Thankfully, I have a small sphere of loved ones and friends with whom I am able to speak freely and to understand their views too is a privilege. They tell me I do worthwhile things. I owe them a thank you. Thank you also to the Red Fox Country, who suggested there is less hurt when we detach ourselves from outcomes, because herein lies just a little less pain. And thanks to Hedgie Jim for his timely empathy over Twitter. I hope he feels brighter too now. Small kindnesses with expansive benefits, believe me.

Change by force, coercion, humiliation? The ruinous ego in action!
Change by doing and demonstrating? Of course, gentle, and in many ways.

But there’s altogether a more subtle intent, one worth quietly pursuing. There are mental hollows to be carved out, inviting more thought to pour in from others. In achieving this, as a philosopher, I somehow feel replete.

Meanwhile, and importantly, I’ll remember to simply enjoy my own firm connection with nature, as Kahlil Gibran once wrote,

‘And forget not that the earth delights to feel your bare feet and the winds long to play with your hair.’

addo: When did I last read an entire book, cover to cover? Thankfully, Masters study is leading me to read again with singular intensity, truly engaging with authors in their thoughts through words. Work inspiring me at present? ‘Remembering Heraclitus’ by Richard Geldard. Read it and perceive ‘Being in Fullness’. There will be light.

Advertisements

About seasonalight

Ginny Battson, Wales. Writer, Getty Image contributor ~ ecology, enviroethics, intrinsic value of biodiversity, geodiversity, ecoliteracy. Currently studying MA Applied Philosophy.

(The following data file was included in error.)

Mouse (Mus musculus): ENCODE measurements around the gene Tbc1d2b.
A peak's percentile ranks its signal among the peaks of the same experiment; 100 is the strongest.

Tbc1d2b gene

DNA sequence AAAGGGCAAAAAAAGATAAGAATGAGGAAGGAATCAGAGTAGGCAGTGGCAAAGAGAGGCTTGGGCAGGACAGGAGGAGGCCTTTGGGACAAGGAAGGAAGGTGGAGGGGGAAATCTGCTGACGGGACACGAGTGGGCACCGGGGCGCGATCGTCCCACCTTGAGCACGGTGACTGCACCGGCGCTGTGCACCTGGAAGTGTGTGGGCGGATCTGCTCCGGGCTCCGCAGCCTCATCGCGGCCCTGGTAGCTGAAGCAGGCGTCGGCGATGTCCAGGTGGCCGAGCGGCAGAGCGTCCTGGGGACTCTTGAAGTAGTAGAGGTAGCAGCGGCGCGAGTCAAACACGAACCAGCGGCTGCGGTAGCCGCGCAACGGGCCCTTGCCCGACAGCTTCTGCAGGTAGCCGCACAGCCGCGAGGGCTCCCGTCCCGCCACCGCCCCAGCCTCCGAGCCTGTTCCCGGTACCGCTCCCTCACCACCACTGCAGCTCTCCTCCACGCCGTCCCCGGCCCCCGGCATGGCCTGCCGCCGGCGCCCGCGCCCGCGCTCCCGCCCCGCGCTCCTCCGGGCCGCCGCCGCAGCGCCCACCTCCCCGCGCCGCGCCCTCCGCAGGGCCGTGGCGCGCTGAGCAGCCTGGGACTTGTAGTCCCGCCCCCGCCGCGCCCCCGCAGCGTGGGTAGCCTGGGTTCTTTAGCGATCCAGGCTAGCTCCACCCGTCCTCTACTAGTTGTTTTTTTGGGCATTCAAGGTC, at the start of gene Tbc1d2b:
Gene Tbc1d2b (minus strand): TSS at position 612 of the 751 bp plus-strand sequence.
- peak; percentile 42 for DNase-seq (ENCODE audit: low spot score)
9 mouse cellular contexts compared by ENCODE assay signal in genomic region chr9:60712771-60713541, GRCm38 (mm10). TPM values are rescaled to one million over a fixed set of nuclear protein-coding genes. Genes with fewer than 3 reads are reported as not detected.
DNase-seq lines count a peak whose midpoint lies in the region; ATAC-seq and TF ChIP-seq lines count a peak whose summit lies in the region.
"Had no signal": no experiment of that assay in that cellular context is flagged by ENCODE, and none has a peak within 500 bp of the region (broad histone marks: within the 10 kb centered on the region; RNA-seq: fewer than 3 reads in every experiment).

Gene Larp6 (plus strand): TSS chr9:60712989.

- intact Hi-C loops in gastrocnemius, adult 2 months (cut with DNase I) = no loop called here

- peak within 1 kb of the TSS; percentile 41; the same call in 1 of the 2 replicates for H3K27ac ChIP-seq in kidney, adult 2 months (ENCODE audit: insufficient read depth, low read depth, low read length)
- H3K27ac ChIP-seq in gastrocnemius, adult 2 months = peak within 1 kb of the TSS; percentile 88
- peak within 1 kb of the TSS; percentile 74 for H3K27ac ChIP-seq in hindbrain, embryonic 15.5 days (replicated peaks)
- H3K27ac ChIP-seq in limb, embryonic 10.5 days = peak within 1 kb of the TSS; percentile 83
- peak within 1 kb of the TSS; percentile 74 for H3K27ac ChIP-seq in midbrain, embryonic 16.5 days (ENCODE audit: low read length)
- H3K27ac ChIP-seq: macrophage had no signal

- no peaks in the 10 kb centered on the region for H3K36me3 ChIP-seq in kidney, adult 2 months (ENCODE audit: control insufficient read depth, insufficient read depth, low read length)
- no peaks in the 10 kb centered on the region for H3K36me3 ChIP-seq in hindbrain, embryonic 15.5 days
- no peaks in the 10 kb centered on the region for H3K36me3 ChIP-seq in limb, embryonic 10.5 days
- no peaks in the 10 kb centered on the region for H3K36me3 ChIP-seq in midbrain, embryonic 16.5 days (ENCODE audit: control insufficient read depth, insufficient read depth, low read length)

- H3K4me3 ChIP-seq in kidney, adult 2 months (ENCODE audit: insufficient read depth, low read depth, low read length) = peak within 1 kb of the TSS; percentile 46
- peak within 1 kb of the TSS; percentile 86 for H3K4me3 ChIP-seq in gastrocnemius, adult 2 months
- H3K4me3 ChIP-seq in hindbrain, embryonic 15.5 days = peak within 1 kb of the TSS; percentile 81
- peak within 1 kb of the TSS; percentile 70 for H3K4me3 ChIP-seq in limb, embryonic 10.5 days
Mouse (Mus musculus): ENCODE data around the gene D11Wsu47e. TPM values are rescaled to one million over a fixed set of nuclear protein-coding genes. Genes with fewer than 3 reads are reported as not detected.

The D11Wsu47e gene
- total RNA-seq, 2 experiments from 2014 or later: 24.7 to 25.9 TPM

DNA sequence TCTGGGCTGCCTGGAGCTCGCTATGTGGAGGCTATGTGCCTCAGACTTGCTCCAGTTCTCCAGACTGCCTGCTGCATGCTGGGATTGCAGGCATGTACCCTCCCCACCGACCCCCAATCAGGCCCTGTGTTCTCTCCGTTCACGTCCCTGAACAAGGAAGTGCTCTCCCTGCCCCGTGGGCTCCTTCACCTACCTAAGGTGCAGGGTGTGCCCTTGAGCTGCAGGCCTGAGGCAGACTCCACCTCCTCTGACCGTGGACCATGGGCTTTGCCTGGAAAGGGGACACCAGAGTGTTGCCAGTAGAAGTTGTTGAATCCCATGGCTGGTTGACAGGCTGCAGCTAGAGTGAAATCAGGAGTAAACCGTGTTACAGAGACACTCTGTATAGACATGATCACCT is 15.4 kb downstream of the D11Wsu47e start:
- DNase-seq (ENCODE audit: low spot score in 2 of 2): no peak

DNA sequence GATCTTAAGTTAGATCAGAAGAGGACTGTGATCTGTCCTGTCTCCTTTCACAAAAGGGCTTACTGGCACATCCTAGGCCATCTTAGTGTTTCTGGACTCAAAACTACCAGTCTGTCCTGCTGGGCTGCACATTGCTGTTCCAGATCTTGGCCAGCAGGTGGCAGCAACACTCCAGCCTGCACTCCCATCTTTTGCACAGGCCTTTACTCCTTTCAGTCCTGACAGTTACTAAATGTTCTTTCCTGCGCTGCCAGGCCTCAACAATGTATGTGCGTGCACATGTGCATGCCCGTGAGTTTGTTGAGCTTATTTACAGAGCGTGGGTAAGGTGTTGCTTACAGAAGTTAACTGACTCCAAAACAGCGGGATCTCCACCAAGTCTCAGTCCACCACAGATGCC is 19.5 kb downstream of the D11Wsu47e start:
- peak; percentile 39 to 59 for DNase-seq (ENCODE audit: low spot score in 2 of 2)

This entry was posted in Uncategorized. Bookmark the permalink.

4 Responses to Carving out the hollows

  1. 19eccles53 says:

    Light shines in all sorts of places. Even Down Under.

  2. Truly beautifully written. I am heartened in my latest stint back in the UK to see that in the main people do ‘get it’. Locals in their landscape celebrate nature and will fight for it. NGO’s are losing members in mass – yet attendance to ‘wassails’ etc., are increasingly dramatically. People like you, (who are being listened to), who are prepared to question those ego’s on twitter etc., expose the reality that natcap / ecosystem services / biodiversity offsetting et al are all simply trying to continue a discourse to continue funding when the majority know they have failed so much for so long there has to be other ways.

  3. seasonalight says:

    Thank you both, there is light. Pip, I’m so glad you are seeing a shift in the mainstream!

  4. Pingback: Corbyn and desire | Seasonalight

Leave a Reply

Fill in your details below or click an icon to log in:

WordPress.com Logo

You are commenting using your WordPress.com account. Log Out / Change )

Twitter picture

You are commenting using your Twitter account. Log Out / Change )

Facebook photo

You are commenting using your Facebook account. Log Out / Change )

Google+ photo

You are commenting using your Google+ account. Log Out / Change )

Connecting to %s